Project post originally published on the Falco blog by Luca Guerra, Lorenzo Susini, Vicente J. Jiménez Miras

In version 0.32.1, Falco first introduced support for gVisor. So, what is it and how can we use it?

gVisor, quoting the official documentation, is an application kernel that provides an additional layer of isolation between running applications and the host operating system. It delivers an additional security boundary for containers by intercepting and monitoring workload runtime instructions in user space before they can reach the underlying host.

Falco, on the other hand, works by monitoring runtime system calls, normally in kernel space via a kernel module or an eBPF probe, that are then evaluated against the flexible and powerful Falco rule engine and so used to trigger security alerts.

Before 0.32.1, Falco could not work with gVisor monitored sandboxes because it is not possible to install a kernel module or eBPF probe in such an environment. But wouldn’t it be great to leverage the stream of system call information that gVisor collects through its powerful monitoring system directly in Falco? This is exactly what became possible since gVisor released version 20220704.0 and Falco 0.32.1.

In this article, you will learn:

How Falco and gVisor work together

When running containers with gVisor, there are several components that interact with our workload:

Kubernetes OCI diagram flow

The Sentry is the gVisor component that implements all the application kernel functionalities. In particular, from the Falco perspective, the Sentry abstracts the system call layer and manages almost every syscall an application can ever execute. In other words, the Sentry could be seen as an alternative to our drivers: it is in the right position to put together the information contained in the events that our eBPF probe or kernel module usually generates. So, how do we turn the Sentry into a new driver for Falco?

The key observation here is that there is one Sentry process for each gVisor sandbox. If we want them to be able to communicate with Falco, we must set up a form of inter-process communication.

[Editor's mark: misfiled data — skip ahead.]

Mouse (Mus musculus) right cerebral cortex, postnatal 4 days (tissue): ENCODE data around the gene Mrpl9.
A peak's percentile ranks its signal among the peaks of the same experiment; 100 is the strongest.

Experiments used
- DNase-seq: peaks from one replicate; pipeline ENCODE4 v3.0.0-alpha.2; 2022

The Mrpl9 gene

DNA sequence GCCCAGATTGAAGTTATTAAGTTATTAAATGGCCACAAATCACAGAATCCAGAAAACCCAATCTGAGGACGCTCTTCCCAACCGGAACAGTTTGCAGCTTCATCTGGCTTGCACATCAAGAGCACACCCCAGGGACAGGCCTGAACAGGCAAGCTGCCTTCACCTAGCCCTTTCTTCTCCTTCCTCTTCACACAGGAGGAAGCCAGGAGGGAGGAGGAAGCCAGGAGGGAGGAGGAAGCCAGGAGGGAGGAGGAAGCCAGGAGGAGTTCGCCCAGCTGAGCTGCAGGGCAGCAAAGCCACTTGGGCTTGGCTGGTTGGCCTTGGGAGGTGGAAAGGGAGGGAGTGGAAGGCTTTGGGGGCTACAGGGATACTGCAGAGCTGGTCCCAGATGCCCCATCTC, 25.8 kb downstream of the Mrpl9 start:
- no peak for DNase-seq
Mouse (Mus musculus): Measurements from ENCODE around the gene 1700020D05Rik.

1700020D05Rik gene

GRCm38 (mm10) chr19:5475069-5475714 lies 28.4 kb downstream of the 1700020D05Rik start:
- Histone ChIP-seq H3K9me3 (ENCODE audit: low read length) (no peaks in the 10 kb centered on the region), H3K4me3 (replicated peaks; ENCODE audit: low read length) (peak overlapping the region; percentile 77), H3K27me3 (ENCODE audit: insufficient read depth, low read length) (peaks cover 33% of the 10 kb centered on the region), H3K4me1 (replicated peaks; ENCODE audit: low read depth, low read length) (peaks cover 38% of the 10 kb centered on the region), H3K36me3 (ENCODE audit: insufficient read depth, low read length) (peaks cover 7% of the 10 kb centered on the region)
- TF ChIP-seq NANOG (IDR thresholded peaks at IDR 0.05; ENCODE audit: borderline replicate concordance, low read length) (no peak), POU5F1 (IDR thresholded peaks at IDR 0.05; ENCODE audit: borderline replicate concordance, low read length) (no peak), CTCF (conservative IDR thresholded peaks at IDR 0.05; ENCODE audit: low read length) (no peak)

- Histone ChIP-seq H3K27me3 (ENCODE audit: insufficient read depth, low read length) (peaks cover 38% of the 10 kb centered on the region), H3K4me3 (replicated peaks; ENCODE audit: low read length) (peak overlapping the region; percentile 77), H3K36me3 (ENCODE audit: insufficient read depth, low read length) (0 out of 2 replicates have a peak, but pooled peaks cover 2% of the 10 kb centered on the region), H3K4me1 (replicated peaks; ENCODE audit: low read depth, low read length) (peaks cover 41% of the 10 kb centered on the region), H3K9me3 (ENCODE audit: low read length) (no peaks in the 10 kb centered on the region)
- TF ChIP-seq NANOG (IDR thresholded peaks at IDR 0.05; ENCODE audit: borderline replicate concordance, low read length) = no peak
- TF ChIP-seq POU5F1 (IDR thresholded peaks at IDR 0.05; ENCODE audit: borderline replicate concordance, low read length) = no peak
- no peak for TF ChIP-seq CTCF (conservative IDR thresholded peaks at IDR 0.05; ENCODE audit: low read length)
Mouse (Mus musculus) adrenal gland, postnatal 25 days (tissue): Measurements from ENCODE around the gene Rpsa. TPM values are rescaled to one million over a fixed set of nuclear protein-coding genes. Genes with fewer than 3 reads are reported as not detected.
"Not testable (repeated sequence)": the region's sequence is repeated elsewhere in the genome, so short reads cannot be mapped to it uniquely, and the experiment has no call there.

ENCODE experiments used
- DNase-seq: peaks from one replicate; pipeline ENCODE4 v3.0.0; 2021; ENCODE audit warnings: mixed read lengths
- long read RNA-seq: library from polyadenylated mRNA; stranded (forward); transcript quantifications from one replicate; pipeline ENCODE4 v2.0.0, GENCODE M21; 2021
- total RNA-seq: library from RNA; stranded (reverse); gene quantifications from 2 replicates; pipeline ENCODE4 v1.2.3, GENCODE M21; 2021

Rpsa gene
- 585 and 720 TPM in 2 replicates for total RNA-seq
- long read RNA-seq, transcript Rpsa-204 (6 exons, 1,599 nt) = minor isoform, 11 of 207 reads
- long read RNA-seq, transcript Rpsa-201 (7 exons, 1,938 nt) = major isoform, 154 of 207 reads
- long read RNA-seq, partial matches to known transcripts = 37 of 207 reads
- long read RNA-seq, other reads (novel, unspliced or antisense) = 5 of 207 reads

We decided to use a UDS (Unix Domain Socket) to handle the communication between each Sentry and Falco. Falco is acting as a server, and it is responsible for setting up the socket and listening to connections. On the other hand, each Sentry process acts as a client, and it is configured to connect to the endpoint where Falco is listening.

Whenever a syscall gets executed inside the sandboxed application, the Sentry will manage it as usual, plus it will send a message to Falco through the UDS. Messages are serialized through Protocol Buffers so that gVisor and Falco can communicate even if they are written in different programming languages.

Once a message related to a syscall is received, Falco unpacks it and creates the corresponding event in a way that is consumable by our libraries. This way, it is possible to update necessary state information and trigger Falco rules whenever a match occurs!

Host Linux Kernel diagram flow

Setup gVisor sandbox monitoring with Falco

First, install Falco 0.32.1 or above and install the gVisor runsc tool 20220704.0 or above.

You can check the version by running:

falco --version

… which needs to report 0.32.1 or above and:

runsc --version

… which needs to report release-20220704.0 or above.

gVisor needs to be configured to send events to Falco. Download the appropriate configuration file:

$ sudo wget -O /etc/docker/runsc_falco_config.json \

# Don't forget to protect this configuration
$ sudo chmod 640 /etc/docker/runsc_falco_config.json

The easiest way to run a gVisor sandbox is by using Docker. For this reason, you need to first configure Docker to work with gVisor via runsc install, and then we’re going to update the runsc pod init config configuration for our Docker containers: